Mitre is the very tall headdress worn by bishops, cardinals and a variety of high-ranking clergymen and dignitaries. The mitre dates back to at the 10th century and today, it is a symbol of office and authority. It tapers to a point at both the front and back, with a deep cleft in between.
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Millinery is the manufacture and craft of making hats and headwear. A milliner historically would also produce everything from shirts, cloaks and shifts, to caps and neckerchiefs for both men and women, as well as designing and trimming their headgear. The term dates to the Middle Ages, when a Milener reffered to someone from Milan — the home of the fashion and textiles trade. Millinery has evolved throughout history, but remains popular with a range of different events and uniforms. More often than not, hats can indicate social status, from a cowboy’s Stetson to a gentleman’s top hat, or the cocktail fascinators worn by ladies at the races.
Mermaid Line — as the name suggests — is a slinky shaped gown that starts with a form-fitting bodice and a skirt silhouette that is designed to resemble the waft of a mermaid’s ‘tail’. The skirt may or may not be in the same colour or texture as the top, but fins, scales and underwater wearability are not essential part of the design.
Mary Jane shoes are closed toe and low-cut, with one or more straps across the instep. The classic Mary Jane came in black (sometimes patent) leather and became the quintessential shoe to wear with your school uniform — from Prince Charles to Princess Elizabeth, the Mary Jane can be traced as back far as King Henry VIII. In the 1930s, its name was trademarked in North America. Since then, the Mary Jane has left the school yard and travelled from Mao’s China to Manolo Blahnik. Today the Mary Jane show is a symbol of girlhood; both naughty and nice.
Mandarin Collar, or the Mao collar, is a small, close-fitting, stand up collar. It is usually about 3-4cm high, with edges that don’t quite meet at the front. As its name suggests, the Mandarin Collar comes from the traditional dress worn by the Mandarins in Imperial China. The style is also quite similar to the Nehru collar that is often found in modern Indian men’s clothing it is used in oriental-inspired collections and to create a minimalist feel.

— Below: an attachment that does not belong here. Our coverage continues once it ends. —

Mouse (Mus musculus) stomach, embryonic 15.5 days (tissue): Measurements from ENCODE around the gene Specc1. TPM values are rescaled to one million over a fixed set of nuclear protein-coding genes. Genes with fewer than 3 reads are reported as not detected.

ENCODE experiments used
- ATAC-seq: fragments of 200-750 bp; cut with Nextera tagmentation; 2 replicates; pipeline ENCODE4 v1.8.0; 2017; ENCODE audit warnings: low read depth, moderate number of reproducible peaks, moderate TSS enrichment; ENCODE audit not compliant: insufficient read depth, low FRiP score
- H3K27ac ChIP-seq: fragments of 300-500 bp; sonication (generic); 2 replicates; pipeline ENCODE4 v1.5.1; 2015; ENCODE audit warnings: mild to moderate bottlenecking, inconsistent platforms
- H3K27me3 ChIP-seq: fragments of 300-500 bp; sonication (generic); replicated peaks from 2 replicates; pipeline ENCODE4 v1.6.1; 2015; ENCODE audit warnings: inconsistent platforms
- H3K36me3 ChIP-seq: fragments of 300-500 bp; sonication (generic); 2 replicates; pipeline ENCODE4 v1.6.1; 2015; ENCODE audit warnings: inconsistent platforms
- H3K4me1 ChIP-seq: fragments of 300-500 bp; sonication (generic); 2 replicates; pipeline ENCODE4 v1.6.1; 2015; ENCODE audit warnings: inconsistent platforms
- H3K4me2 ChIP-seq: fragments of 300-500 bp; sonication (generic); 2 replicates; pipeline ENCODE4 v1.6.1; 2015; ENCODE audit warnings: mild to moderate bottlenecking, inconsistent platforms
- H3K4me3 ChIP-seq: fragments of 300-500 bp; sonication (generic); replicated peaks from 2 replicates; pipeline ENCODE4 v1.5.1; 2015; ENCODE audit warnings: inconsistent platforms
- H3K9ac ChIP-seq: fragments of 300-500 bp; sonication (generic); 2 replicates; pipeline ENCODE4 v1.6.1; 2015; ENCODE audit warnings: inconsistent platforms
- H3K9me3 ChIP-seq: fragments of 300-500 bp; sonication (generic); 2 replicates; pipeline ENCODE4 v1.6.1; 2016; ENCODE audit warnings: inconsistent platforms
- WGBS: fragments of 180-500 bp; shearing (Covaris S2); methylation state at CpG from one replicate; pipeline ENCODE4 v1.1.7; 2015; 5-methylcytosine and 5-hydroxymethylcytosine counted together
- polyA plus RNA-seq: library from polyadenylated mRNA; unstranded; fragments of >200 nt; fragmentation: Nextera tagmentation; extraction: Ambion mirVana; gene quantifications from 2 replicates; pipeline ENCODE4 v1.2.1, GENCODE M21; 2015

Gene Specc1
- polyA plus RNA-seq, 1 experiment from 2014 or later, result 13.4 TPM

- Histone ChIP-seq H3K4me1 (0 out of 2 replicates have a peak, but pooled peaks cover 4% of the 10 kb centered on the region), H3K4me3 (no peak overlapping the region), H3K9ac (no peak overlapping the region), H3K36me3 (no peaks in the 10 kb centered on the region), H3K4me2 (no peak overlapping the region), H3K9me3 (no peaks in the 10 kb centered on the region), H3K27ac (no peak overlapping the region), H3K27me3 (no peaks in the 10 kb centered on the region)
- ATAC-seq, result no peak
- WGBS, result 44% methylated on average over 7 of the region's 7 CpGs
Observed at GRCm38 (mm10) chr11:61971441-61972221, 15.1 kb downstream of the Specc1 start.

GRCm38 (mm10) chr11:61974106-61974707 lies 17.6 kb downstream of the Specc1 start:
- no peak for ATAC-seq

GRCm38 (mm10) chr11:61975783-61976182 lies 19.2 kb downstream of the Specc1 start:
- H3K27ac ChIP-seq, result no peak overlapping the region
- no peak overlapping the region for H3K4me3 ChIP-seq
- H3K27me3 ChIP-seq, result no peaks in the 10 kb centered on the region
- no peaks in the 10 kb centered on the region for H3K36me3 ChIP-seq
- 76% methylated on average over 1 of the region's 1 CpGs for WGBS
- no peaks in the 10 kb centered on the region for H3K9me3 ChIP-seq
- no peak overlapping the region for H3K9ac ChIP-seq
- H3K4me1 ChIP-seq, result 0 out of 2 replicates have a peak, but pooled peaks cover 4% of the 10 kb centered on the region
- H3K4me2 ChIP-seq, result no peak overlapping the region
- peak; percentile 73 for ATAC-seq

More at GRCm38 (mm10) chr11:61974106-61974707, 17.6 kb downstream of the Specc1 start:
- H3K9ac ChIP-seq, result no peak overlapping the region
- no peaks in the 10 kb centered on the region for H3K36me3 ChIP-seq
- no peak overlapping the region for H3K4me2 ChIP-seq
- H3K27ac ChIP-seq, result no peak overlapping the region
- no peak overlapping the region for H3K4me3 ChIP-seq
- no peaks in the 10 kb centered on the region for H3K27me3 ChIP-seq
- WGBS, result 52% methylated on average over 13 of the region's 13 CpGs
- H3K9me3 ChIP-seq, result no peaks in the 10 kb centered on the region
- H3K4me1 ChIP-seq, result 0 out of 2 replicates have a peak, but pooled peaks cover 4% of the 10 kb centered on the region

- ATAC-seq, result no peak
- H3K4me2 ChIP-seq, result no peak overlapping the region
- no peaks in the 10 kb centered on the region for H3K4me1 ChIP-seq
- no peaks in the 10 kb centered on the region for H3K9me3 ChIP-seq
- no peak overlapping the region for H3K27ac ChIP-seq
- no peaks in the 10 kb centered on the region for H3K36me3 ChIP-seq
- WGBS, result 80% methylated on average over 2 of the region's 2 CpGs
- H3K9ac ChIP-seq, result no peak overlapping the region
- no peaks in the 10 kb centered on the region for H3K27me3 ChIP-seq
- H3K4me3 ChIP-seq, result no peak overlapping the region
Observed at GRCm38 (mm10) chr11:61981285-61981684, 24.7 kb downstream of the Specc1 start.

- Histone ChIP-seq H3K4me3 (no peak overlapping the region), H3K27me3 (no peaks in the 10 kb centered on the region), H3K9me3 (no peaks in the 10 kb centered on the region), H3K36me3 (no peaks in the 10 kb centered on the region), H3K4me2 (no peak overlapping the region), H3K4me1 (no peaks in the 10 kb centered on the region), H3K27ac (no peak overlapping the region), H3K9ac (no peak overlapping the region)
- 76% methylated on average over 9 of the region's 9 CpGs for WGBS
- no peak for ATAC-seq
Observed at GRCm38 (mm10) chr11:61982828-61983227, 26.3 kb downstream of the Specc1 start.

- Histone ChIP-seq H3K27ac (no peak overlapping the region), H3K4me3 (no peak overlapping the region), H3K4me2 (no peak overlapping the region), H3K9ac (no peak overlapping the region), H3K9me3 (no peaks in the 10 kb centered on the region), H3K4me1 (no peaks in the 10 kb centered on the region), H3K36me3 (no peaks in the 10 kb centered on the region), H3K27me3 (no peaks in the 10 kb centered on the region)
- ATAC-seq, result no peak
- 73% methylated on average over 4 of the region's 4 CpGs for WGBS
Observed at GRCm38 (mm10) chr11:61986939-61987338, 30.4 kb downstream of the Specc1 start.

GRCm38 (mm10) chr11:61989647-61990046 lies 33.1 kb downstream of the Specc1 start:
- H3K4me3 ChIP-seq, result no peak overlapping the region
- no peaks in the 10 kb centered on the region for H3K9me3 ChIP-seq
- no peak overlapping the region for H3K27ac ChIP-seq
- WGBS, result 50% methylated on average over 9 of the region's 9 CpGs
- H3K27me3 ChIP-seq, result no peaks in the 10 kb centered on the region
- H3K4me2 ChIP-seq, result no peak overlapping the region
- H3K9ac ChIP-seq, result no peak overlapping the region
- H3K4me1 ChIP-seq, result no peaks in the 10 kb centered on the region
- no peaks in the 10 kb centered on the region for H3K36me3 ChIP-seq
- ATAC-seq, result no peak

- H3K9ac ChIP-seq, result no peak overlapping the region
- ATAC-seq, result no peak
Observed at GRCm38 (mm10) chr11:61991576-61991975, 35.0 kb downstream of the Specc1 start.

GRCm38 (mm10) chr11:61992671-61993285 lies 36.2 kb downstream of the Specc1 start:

“Mad as a hatter” is a colloquial phrase referring to a crazy person — many of whom are found in fashion. The phrase stems from 18th and 19th century England, when mercury was used in the production of felt, which was essential to the manufacture of hats at the time. The workers in the factories were daily exposed to traces of the metal. As this accumulated over time, many of them developed dementia from the poisoning — and it became known as mad hatter’s syndrome. The phrase, which refers to someone seen as insane, was immortalised by the character of the Mad Hatter in Lewis Carroll’s Alice in Wonderland.
Look-books are a collection of photographs compiled by a designer to present their complete collection of clothing, accessories or footwear in a flick book. For buyers, or press, they’re useful tools to help select key pieces for editorial or sale orders. From the runway show to the commercial collections, as each look is numbered and clearly shown. Look books were created long before the Internet, when press and sales people had to rely on their notes and memory when picking looks.
Lining is an inner layer of fabric, like silk or fur, inserted into clothing, hats, luggage, curtains, handbags and similar items; that provides a polished finish — concealing any seam allowances, interfacing or construction details. Linings can also add a layer of insulation or reinforce shapes and silhouettes, particularly in tailoring. A lining reduces the wearing strain on clothing, extending the useful life of the lined garment. A smooth lining allows a coat or jacket to slip on over other clothing easily, and linings add warmth to cold-weather wear.
Linings are typically made of solid colours to coordinate with the garment fabric, but patterned and contrasting-coloured linings are also used.
- An interlining is an additional layer of fabric between the lining and the outer garment shell. Insulating interlinings for winter garments are usually sewn to the individual lining pieces before the lining is assembled.
- A partial or half lining lines only the upper back and front of the garment, concealing the shoulder pads and interfacings, with or without sleeves.
- A zip-in, zip-out, snap-out or button-in lining (sometimes liner) is a warm removable lining for a jacket, coat, or raincoat that is held in place with a zipper, snap fasteners, or buttons. Garments with removable linings are usually lined with a lightweight fabric as well, to provide a neat finish when the warm lining is not worn.
Lettuce Hem is pretty wavy — much like the legume itself when it’s been slice up. It is the result of fabric being stretched as it is sewn, resulting in a wavy hemline. This wiggle of a hem works best edging jersey or fabrics that have stretch, as the cross-grain elastic quality keeps the ‘bounce’ of the wave, not letting your lettuce go limp and flat.
Alberta Ferretti used the technique to add a feminine finish to her part flamenco, part fiesta spring/summer 2014 collection.